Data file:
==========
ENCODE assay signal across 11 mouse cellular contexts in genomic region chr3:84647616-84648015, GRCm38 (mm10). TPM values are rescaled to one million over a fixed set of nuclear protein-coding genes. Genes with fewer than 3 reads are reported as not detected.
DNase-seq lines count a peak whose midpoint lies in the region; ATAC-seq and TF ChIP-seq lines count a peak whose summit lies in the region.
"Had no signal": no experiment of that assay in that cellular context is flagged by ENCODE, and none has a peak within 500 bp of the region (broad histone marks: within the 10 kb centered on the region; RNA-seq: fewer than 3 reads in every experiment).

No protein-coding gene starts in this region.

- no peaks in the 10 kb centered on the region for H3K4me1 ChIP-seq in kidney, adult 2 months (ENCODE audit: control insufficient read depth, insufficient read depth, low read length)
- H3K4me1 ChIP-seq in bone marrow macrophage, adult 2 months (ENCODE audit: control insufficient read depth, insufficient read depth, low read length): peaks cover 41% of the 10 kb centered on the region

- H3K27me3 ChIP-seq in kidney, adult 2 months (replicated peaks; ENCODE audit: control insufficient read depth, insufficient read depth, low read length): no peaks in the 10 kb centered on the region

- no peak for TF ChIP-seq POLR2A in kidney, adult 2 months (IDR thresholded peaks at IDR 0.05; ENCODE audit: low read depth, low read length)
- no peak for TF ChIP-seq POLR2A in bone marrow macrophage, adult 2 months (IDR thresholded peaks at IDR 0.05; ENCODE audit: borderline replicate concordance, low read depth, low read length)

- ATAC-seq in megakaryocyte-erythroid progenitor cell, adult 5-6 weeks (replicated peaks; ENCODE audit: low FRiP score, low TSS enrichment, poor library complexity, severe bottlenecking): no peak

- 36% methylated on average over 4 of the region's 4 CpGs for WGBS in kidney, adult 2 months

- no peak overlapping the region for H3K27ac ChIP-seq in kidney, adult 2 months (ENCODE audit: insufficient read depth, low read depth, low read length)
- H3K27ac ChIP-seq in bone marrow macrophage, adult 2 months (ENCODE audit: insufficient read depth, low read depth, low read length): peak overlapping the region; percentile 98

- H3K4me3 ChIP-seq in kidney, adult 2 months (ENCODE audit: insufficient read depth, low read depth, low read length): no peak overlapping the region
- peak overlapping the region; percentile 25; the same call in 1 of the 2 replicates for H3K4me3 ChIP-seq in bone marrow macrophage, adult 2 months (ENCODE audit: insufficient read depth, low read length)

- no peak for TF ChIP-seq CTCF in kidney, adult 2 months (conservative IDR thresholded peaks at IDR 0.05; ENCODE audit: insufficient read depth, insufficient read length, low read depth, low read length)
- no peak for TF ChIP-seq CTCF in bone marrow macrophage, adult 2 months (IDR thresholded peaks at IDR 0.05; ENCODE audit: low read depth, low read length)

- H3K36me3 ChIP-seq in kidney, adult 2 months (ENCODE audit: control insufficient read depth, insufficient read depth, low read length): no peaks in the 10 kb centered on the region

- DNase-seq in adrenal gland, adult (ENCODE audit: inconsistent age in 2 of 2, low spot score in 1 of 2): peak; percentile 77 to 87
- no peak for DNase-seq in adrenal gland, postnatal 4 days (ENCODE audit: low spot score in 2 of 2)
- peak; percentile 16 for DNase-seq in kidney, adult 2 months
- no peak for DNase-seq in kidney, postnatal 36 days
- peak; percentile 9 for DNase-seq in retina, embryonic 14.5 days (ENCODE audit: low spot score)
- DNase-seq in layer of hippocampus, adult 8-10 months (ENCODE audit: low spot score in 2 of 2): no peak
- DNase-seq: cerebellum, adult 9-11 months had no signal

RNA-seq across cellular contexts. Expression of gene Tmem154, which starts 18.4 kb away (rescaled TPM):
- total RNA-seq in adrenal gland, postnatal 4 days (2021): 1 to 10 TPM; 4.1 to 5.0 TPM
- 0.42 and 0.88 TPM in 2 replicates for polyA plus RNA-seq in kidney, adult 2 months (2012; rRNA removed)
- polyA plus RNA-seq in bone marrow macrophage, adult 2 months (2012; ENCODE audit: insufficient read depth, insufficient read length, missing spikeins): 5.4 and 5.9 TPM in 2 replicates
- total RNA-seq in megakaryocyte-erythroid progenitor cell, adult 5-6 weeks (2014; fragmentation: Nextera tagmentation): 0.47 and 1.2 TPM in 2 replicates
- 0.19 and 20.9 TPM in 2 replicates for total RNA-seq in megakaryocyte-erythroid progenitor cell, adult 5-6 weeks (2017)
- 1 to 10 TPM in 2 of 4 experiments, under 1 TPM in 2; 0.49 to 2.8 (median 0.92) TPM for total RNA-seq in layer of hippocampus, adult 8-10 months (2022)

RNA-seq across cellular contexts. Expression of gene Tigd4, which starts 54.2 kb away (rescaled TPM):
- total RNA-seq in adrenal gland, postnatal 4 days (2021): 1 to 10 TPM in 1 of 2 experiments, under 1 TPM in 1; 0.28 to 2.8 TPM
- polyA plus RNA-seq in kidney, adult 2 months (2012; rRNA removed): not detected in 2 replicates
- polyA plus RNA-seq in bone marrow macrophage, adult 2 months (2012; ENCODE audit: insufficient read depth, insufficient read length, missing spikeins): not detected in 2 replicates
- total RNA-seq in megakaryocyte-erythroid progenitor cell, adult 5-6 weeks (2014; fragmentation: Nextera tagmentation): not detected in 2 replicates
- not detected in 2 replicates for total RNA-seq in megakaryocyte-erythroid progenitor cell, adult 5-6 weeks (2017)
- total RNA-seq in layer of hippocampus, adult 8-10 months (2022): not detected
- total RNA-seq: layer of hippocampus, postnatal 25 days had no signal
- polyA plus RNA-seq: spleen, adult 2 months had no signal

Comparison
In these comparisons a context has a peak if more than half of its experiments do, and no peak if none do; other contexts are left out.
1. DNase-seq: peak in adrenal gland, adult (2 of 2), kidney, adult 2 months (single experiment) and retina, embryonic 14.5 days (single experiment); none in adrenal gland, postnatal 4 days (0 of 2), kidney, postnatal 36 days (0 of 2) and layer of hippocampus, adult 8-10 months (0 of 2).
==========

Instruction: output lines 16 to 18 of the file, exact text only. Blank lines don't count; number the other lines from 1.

- no peak for TF ChIP-seq CTCF in kidney, adult 2 months (conservative IDR thresholded peaks at IDR 0.05; ENCODE audit: insufficient read depth, insufficient read length, low read depth, low read length)
- no peak for TF ChIP-seq CTCF in bone marrow macrophage, adult 2 months (IDR thresholded peaks at IDR 0.05; ENCODE audit: low read depth, low read length)

- H3K36me3 ChIP-seq in kidney, adult 2 months (ENCODE audit: control insufficient read depth, insufficient read depth, low read length): no peaks in the 10 kb centered on the region